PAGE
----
Imperfect Union

Imperfect 200The year is 1876. Living on the desolate English moors

since she was twelve, Abigail Benson feels she is no match for Clinton McLean, the suave but callous man she has to marry in order to get back to the states after the brutal murder of her father. The odd union between them is temporary – until she finds her relatives and until his uncle’s unusual will is finalized.
Back in her home town of Richmond, Virginia, the south is in turmoil, threatening to start the Civil War anew and break up the Union because of the North’s harsh treatment and the disputed election between Hayes and Tilden. This is a turmoil Abby’s temporary husband and his business partner are embroiled in.
Some mystery follows Abby’s return to the States: one she thought she’d left behind in England, and one that has her jumping at shadows and running from an unseen menace. A mystery that has its roots in the past and in the Civil War itself. Slowly she learns the truth, a truth that puts her in extreme danger.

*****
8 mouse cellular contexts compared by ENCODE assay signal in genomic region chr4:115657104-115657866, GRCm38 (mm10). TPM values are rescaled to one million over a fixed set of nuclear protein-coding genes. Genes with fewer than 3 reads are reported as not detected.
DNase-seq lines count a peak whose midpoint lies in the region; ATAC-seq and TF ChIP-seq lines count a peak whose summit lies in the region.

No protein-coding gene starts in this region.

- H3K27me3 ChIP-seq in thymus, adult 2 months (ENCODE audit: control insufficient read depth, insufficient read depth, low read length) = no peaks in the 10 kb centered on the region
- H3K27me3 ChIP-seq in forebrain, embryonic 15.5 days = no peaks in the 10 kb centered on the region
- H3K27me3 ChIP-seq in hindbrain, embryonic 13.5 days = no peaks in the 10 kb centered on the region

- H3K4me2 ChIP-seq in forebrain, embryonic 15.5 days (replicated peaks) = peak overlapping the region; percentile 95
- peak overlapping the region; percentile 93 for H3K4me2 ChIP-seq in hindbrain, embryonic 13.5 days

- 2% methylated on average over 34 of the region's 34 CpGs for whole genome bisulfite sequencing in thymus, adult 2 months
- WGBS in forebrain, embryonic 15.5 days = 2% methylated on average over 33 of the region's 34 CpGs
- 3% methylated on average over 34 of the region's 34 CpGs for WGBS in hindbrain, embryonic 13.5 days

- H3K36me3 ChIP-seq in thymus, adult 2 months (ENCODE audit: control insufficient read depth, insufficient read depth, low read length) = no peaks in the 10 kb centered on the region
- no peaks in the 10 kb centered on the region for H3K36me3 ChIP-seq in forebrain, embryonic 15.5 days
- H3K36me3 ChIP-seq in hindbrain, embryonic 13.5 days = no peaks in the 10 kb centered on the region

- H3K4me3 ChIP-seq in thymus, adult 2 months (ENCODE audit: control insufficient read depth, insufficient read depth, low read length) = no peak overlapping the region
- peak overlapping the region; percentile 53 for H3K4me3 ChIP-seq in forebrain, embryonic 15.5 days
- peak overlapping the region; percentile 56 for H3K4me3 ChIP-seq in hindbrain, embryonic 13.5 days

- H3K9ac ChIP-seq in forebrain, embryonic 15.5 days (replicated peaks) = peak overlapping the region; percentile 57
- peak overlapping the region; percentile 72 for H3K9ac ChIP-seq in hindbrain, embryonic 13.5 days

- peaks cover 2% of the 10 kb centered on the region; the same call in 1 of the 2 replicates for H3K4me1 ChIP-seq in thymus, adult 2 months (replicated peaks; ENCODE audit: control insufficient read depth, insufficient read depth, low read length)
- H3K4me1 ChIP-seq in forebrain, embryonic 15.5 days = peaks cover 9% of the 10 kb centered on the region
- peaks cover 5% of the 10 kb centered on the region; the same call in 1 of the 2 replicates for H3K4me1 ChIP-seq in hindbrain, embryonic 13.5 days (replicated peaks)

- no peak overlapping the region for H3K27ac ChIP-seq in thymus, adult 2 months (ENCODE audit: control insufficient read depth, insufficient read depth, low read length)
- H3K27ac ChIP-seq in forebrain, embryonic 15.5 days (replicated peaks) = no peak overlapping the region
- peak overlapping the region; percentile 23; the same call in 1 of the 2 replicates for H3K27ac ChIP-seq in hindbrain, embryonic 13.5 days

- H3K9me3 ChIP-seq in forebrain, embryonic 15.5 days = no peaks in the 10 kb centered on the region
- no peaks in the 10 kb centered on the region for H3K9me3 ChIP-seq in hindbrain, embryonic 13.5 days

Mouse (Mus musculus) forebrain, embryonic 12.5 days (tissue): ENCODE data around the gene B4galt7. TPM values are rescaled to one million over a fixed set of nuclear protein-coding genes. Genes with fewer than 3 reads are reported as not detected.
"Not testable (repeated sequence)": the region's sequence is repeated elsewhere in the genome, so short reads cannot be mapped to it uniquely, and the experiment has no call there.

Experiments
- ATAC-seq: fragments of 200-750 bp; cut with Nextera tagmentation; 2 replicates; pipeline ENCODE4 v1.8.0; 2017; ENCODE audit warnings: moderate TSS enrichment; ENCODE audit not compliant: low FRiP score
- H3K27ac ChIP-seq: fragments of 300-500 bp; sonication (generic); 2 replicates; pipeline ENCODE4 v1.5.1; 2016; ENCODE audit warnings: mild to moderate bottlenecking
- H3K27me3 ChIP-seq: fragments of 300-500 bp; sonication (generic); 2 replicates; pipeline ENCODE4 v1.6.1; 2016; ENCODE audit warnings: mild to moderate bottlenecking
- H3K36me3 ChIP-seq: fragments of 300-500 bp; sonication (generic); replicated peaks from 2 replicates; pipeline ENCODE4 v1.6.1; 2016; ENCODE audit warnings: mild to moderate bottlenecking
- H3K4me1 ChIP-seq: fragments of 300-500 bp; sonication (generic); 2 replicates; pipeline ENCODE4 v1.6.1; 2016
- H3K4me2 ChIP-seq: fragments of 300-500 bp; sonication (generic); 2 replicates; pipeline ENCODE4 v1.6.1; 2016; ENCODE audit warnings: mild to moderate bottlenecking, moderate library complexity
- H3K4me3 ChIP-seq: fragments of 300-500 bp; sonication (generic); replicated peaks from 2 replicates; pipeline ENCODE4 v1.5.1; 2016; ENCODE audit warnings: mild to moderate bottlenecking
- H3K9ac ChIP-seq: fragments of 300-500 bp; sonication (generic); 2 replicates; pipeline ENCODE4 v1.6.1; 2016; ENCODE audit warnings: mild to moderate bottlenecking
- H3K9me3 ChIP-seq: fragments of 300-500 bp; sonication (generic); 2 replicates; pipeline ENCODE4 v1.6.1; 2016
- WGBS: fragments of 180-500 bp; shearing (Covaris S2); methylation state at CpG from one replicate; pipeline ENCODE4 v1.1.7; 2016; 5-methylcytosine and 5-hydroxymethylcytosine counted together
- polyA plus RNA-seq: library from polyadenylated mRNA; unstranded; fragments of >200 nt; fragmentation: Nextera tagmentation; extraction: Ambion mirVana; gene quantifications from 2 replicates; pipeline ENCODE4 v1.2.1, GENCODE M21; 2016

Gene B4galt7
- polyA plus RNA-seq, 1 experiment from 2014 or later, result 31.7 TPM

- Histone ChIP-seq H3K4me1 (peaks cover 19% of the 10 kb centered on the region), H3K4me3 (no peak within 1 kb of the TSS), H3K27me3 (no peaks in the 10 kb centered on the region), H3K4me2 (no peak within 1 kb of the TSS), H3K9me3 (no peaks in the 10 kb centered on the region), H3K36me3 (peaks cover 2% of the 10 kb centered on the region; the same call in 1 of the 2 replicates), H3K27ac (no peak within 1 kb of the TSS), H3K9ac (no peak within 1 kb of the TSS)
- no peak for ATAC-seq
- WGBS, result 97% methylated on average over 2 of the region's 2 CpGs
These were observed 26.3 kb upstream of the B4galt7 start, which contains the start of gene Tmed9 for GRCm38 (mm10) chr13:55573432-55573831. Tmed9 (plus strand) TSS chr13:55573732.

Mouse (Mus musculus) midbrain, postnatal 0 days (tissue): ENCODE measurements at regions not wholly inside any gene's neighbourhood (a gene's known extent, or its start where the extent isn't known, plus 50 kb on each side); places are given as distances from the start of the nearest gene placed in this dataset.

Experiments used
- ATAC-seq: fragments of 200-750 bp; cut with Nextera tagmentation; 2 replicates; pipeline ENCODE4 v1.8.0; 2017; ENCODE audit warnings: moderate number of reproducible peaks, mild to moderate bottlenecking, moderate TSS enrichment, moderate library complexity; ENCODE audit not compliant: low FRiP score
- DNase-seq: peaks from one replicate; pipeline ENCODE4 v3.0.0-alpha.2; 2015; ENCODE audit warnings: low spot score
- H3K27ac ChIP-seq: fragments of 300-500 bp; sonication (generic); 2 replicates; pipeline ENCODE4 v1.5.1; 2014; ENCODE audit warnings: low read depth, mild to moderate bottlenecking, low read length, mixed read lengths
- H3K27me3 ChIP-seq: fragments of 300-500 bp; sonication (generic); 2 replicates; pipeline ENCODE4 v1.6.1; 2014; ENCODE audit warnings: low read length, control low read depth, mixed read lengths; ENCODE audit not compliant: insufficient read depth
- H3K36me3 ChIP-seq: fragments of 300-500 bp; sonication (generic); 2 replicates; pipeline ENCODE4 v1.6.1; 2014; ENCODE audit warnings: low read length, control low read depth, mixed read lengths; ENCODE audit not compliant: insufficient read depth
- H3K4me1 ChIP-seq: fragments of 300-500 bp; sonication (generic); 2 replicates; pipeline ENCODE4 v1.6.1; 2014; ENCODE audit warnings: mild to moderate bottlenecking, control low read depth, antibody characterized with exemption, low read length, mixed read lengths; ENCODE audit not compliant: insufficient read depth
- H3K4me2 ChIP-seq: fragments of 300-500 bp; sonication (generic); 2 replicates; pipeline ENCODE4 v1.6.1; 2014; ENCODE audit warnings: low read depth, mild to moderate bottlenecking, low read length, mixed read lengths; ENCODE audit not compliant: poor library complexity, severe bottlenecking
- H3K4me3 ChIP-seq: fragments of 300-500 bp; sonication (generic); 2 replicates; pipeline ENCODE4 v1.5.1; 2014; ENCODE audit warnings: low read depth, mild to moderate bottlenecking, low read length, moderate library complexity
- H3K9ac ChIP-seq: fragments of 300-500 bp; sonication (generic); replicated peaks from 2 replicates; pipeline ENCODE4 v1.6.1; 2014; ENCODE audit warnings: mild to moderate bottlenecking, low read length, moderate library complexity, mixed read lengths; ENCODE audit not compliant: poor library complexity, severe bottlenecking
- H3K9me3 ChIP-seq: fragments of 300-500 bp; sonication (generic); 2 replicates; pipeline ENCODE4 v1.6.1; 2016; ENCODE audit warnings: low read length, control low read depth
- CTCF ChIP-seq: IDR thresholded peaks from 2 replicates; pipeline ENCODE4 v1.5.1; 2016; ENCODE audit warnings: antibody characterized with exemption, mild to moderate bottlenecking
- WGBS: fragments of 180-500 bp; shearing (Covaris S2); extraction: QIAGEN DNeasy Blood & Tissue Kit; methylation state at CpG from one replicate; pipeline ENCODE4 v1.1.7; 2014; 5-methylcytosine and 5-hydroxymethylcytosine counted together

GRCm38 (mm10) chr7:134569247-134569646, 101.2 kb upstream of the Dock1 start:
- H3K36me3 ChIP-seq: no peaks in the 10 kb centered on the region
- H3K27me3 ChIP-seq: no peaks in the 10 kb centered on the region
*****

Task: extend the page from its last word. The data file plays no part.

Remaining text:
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Chapter One

DARTMOOR, ENGLAND, November 1876:

A biting wind swept the moors, carrying winter in its teeth. It whistled over the desolate, brooding landscape, past a solitary cottage and out across the deserted hills. The sky, iron gray, hung low and heavy over the land. Two figures appeared on the horizon making their way on foot toward the dwelling, one a young woman of twenty-five, the other her maid. They hugged their cloaks against the punishing wind and trudged across the barren ground, dotted only with moor grass and gorse, their skirts whipping at their ankles.

The younger woman’s pace increased as they neared the cottage.

“Wait up, Miss Abby,” the maid cried. “What’s the hurry?”

Abby Benson couldn’t say, but an urgency drove her, making her move faster, some niggling fear that ate at her. “It’s getting late. I worry about Papa.”

An ugly premonition had worked at her ever since she’d seen that strange man out here on the moors the week before. And seen her father’s reaction when she told him. His face had drained of color and his hands had shaken. Since then he hadn’t acted the same. Her pace increased again, making it hard for Greta, tall and overweight, to keep up.

“Please, Miss Abby, do slow up a bit.” The young woman’s fear seemed to be caught by the older woman.